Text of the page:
Question for the BJJ guys

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Buka

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I usually start with the idea of getting people to relax in grappling. First off I work some breakfalls then into scissor sweep and push sweep from the guard to the mount. Bump and Roll from the mount with a transition to half mount and an armbar. Then onto how to do an armbar against someone resisting and or grabbing their arm and several ways to circumvent that. Then defense for the armbar both early and late game. Which typically gets us back in the guard and then I go into guard passes to crossbody or side control and then the hip switch to the mount and knee driven method to the mount. Then I introduce a bent arm lock from the mount and the defense against it. At some point I work in striking from the mount and taking the back when they roll over or turtle and then the rear naked choke as well as several defenses against the rear naked choke. Lots of relaxation and making sure guy's are just loose and working their technique and not muscling things.

Whoa, I'm too old to think too fast while reading!....breakfalls first. Then scissor sweep - so you would teach guard first, then scissor sweep? So guard first, then mount?
 

Brian R. VanCise

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In IRT out daily training follows this pattern:

Break falls
Weapons/Tools
Kicking
Hand Strikes
Trapping Hands and Joint Manipulation
Grappling

Before grappling I would work some take downs. Typically double leg, hip throw possibly with several variations. Then into a reguard and like what I posted above.
I like getting people started on the ground teaching them the scissor sweep and push sweep and then the bump and roll with a reguard fitted in there. I think these are essential for the beginner. In IRT I want my practitioners to have very developed sweep and reversal games. From a pure self-defense perspective I think this is essential.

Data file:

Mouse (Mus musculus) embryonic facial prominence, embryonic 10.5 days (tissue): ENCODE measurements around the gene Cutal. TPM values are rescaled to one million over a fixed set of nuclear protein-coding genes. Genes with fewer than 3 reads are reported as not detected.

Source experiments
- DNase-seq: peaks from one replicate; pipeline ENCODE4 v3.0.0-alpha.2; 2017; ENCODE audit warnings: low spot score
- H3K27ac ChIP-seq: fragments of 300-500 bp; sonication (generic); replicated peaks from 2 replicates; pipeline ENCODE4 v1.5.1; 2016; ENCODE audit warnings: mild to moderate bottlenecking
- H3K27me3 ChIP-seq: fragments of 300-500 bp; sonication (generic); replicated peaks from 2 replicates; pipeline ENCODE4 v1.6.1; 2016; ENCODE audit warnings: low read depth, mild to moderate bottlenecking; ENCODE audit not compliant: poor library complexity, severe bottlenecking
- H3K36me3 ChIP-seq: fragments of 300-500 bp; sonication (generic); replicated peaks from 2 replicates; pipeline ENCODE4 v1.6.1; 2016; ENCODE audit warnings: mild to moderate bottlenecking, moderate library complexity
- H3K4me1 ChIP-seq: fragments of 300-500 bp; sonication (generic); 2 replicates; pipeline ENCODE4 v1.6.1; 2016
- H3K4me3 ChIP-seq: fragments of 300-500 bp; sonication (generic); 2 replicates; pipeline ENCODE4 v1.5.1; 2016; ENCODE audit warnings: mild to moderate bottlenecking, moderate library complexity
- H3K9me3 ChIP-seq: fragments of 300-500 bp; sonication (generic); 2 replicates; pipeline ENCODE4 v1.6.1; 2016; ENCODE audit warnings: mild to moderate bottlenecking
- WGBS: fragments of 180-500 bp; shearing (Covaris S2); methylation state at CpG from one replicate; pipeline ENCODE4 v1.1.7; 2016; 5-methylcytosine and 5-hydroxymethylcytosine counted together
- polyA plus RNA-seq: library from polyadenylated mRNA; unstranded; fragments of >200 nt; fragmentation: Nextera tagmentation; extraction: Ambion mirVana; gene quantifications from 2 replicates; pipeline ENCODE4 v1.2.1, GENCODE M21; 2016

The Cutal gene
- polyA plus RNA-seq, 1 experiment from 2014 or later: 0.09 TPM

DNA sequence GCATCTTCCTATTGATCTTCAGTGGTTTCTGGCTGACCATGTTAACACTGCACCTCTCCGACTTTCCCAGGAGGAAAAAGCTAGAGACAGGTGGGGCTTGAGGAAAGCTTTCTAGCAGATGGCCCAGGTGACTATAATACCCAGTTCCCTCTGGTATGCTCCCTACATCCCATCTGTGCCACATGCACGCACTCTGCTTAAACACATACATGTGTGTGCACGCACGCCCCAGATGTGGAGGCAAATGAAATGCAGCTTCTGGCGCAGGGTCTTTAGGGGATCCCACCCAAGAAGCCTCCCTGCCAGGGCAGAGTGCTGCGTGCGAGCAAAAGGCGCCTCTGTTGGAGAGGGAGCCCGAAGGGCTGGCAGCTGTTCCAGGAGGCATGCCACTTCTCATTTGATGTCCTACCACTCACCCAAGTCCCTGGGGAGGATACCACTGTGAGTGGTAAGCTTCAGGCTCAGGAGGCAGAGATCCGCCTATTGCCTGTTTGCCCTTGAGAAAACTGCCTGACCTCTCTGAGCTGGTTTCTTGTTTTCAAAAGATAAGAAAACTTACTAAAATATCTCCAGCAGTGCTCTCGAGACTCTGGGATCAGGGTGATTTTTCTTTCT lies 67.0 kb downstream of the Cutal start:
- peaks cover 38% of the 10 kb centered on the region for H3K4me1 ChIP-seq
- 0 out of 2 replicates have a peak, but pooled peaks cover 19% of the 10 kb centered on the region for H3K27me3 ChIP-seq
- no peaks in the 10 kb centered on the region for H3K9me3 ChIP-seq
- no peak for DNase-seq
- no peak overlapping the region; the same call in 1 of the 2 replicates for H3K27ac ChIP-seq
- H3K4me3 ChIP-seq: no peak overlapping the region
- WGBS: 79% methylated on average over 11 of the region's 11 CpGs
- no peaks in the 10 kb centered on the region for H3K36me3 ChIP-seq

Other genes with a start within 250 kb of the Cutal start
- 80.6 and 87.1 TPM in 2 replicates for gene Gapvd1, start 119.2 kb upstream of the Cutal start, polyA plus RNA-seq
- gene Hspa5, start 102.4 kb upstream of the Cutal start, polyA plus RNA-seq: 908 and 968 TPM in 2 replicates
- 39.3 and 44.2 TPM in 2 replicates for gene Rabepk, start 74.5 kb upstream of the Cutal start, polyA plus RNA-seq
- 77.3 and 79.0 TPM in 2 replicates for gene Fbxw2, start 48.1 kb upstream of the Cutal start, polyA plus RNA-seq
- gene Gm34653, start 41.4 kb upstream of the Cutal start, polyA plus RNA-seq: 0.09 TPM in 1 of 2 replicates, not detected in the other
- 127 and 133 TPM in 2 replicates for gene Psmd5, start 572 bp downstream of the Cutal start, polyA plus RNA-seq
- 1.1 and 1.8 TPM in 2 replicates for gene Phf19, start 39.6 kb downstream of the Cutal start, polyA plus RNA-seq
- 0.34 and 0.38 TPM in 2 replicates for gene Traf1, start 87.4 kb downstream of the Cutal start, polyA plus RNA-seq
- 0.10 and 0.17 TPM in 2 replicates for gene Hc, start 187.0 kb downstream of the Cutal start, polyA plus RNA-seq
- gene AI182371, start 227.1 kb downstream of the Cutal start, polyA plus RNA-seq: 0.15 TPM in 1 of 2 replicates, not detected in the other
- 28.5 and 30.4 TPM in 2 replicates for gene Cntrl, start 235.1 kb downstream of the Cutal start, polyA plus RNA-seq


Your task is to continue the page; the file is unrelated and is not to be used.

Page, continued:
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Buka

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In IRT out daily training follows this pattern:

Break falls
Weapons/Tools
Kicking
Hand Strikes
Trapping Hands and Joint Manipulation
Grappling

Before grappling I would work some take downs. Typically double leg, hip throw possibly with several variations. Then into a reguard and like what I posted above.
I like getting people started on the ground teaching them the scissor sweep and push sweep and then the bump and roll with a reguard fitted in there. I think these are essential for the beginner. In IRT I want my practitioners to have very developed sweep and reversal games. From a pure self-defense perspective I think this is essential.

Have patience with me, I'm old, slow and easily confused. So....as to the grappling aspect of a student's initial training, in order to teach scissor sweep and reguard, you would initially teach guard first, yes? And I assume closed guard?
 
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Buka

Buka

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Maybe this will help show where I'm coming from with the questions I have...which are many.

I do not teach Ju-jitsu, I don't know anything about teaching Ju-jitsu, not a thing, zip, nada. But I teach basic grappling which directly, one hundred percent, comes from Brazillian ju-jitsu and was taught to us by BJJ instructors for the express purpose of learning and ADDING to our own art - how to survive and win on the ground for self defense, and how to control on the ground specifically for Law Enforcement purposes. This was no small thing to me. It was perhaps the greatest influence on what I do, and what all my students have done since that time, which was 1992.